Regarding the article “EU move on Hezbollah applauded, questioned” (CJN, Aug. 1), whatever one’s politics, we, members of the Jewish community, must never forget how this government of Prime Minister Stephen Harper has been right beside us in defence of Israel and our interests here in Canada. Remember former prime minister Jean Chrétien with his Jewish cabinet ministers? Tokens to hide behind as his government turned away and pretended they couldn’t see or hear. So as tough as it may be for regular Liberals or NDPers, we need to remember who our friends are when the next election is here. Otherwise, we will be on our own –again.
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Peace talk problems
As a lifelong supporter of a free and democratic State of Israel, I hope and pray that the peace talks recently initiated in Washington will bear fruit. What is troubling to me is that the Israelis and the Americans had to make all the concessions to even get the Palestinians to the bargaining table. Israel promised to release 104 Palestinian prisoners (“Protesters rally against Palestinian prisoner release,” CJN, Aug. 1), many of whom were convicted for murdering innocent Israelis, and the Americans promised $4 billion in investment and aid to the Palestinian Authority. Nothing was asked of the Palestinians, even to concede that they would recognize Israel as a Jewish state. The Israelis even agreed to go back to the pre-1967 borders with some adjustments.
The world seems to have forgotten that Israel, from the time of its creation, has been rejected by the Palestinians and other Arab countries and its existence threatened by wars and intifadahs. The Palestinians are insistent that in the new Palestinian state, there will be no Jews, even those who would remain inside the borders of an independent Palestinian state. As a result, for the safety and security of those Jews currently in the West Bank, their land must become part of Israel proper in consequence of any peace settlement. Meanwhile, Hamas, which governs Gaza, is still committed publicly to the destruction of Israel. All the concessions being made by Israel do not bode well for a successful peaceful resolution.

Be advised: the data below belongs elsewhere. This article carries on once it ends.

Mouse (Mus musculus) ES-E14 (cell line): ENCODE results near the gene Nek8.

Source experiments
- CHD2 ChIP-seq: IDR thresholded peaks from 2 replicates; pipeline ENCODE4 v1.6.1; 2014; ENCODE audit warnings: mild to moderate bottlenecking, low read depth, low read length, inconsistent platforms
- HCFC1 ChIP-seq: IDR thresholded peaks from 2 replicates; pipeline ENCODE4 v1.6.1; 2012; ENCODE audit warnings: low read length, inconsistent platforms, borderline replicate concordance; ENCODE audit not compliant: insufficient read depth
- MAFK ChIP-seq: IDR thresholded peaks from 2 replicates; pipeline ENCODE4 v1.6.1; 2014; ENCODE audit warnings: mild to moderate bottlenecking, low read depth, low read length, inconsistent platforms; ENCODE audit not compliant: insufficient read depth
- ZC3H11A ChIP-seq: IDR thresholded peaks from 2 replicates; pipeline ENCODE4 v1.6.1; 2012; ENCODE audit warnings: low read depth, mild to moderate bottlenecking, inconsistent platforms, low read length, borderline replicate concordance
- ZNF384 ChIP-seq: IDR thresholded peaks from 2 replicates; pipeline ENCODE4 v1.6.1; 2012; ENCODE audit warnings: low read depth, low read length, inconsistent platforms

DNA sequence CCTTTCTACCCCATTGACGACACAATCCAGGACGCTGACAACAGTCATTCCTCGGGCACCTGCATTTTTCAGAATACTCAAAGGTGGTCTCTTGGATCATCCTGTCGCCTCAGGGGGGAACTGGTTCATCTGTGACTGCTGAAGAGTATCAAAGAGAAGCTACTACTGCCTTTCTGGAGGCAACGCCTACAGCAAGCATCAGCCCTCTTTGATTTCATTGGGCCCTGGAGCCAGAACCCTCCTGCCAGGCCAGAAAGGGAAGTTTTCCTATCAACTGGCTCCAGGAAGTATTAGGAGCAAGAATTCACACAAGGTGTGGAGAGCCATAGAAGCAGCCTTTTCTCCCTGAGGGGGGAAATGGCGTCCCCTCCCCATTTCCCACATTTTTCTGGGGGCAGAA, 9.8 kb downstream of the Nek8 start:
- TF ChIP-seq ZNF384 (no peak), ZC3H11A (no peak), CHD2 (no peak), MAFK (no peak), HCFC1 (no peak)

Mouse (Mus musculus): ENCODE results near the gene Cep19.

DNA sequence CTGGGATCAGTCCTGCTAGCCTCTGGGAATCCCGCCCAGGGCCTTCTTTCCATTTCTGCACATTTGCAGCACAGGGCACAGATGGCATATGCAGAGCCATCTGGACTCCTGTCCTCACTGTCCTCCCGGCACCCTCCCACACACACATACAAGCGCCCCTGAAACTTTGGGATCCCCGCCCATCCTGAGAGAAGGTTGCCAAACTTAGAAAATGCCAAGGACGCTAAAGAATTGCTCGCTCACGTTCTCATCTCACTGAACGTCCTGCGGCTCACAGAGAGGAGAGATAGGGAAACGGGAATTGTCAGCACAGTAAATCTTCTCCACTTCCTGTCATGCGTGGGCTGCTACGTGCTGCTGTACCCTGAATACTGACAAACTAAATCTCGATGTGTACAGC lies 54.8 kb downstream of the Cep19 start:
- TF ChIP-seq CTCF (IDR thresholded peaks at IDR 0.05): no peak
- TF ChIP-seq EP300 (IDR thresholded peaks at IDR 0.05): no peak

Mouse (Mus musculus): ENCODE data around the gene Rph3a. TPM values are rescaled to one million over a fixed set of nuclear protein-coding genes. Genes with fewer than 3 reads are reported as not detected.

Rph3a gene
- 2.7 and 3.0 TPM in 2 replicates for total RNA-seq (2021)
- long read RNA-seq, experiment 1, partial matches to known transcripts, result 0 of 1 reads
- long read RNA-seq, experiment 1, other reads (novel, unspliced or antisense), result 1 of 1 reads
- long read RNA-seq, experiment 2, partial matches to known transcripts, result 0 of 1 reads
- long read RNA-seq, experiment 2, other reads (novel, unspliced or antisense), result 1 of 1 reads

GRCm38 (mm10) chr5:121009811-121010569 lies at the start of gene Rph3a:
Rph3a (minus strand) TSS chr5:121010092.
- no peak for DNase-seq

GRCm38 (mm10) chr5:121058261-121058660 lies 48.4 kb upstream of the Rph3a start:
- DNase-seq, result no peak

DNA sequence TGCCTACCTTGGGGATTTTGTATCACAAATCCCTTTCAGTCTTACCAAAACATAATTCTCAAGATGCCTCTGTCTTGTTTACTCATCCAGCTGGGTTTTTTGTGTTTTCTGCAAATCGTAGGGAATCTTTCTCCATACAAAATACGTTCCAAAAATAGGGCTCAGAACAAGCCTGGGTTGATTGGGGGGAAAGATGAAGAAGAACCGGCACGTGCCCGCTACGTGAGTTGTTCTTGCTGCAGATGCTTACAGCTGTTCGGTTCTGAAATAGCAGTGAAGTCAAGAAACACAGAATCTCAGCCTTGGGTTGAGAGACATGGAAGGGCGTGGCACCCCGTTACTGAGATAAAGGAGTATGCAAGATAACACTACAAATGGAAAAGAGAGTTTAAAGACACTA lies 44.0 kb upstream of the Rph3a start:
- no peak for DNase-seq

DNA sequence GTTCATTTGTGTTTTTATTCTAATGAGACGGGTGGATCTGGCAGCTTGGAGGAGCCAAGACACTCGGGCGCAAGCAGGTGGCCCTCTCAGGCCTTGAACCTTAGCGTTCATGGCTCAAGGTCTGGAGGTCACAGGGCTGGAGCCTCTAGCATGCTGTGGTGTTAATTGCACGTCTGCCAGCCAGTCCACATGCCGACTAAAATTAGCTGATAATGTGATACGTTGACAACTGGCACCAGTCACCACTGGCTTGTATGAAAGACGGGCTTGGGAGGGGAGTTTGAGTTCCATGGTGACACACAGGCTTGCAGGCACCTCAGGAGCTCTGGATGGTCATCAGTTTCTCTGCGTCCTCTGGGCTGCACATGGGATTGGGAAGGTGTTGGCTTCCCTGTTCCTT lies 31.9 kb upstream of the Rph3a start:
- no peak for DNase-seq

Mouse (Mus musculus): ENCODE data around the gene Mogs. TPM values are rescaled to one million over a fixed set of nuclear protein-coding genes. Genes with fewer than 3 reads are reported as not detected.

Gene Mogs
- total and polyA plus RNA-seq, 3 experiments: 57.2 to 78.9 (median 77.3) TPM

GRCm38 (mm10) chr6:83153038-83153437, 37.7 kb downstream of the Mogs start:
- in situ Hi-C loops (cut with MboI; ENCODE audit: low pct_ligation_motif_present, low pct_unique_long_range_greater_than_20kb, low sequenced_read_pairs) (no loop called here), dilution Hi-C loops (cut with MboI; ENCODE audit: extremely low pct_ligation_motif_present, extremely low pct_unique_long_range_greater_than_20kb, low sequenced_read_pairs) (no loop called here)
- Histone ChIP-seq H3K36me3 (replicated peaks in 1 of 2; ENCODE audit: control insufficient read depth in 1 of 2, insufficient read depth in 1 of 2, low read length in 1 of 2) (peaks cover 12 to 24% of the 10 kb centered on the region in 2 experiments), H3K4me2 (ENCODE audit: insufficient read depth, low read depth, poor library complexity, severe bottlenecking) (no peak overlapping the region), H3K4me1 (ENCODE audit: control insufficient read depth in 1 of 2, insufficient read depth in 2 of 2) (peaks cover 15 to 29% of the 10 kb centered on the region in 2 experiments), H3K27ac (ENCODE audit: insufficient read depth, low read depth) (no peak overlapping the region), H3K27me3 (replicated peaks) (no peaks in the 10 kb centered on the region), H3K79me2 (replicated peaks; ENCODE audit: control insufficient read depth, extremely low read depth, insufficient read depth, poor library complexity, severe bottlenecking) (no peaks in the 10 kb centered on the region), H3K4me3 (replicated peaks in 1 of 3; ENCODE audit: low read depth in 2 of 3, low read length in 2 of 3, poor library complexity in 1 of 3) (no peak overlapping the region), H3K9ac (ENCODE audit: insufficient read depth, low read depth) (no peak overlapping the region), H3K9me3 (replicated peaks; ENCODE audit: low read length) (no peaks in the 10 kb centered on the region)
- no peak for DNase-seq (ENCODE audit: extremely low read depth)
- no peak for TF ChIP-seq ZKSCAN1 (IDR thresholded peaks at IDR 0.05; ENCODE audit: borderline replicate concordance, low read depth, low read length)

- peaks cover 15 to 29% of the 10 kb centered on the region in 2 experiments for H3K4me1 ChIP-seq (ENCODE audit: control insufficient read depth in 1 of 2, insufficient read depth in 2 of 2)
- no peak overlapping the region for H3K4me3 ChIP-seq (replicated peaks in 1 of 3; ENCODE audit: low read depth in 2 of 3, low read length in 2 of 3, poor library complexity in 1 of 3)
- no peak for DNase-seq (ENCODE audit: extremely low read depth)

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Time has passed for talks on gets
It is high time to stop the hand-wringing and agonizing about restrictive, potentially punitive Jewish divorce laws that can leave a woman in a failed marriage “chained” without the freedom to remarry. In her recent column (“Who will redeem the chained women?” CJN, Aug. 1), Norma Joseph urges readers to enlist the aid of rabbis and demand “education and real action” on this longstanding issue.
Why? More than 30 years have elapsed since the problem of women unable to obtain a Jewish divorce, a get, from a husband rose to public consciousness, and still there is no solution. The window of opportunity for a remedy – indeed if it existed at all – has closed, and no amount of public angst is going to fix it. The rise of multiple, competing factions within Orthodoxy negates any possibility of a solution acceptable to all. If rabbis can’t agree on the kashrut of raisins, how do you expect a consensus on something far thornier?
What “real action” does Joseph have in mind? Shaming a recalcitrant husband at his place of work or in the privacy of his home? Using civil laws and/or courts to act as enforcers of Jewish law? No and no.
My advice: Jewish law is what it is. Deal with it. Either don’t get married under a Jewish wedding canopy, or do so and accept the risks and potential consequences.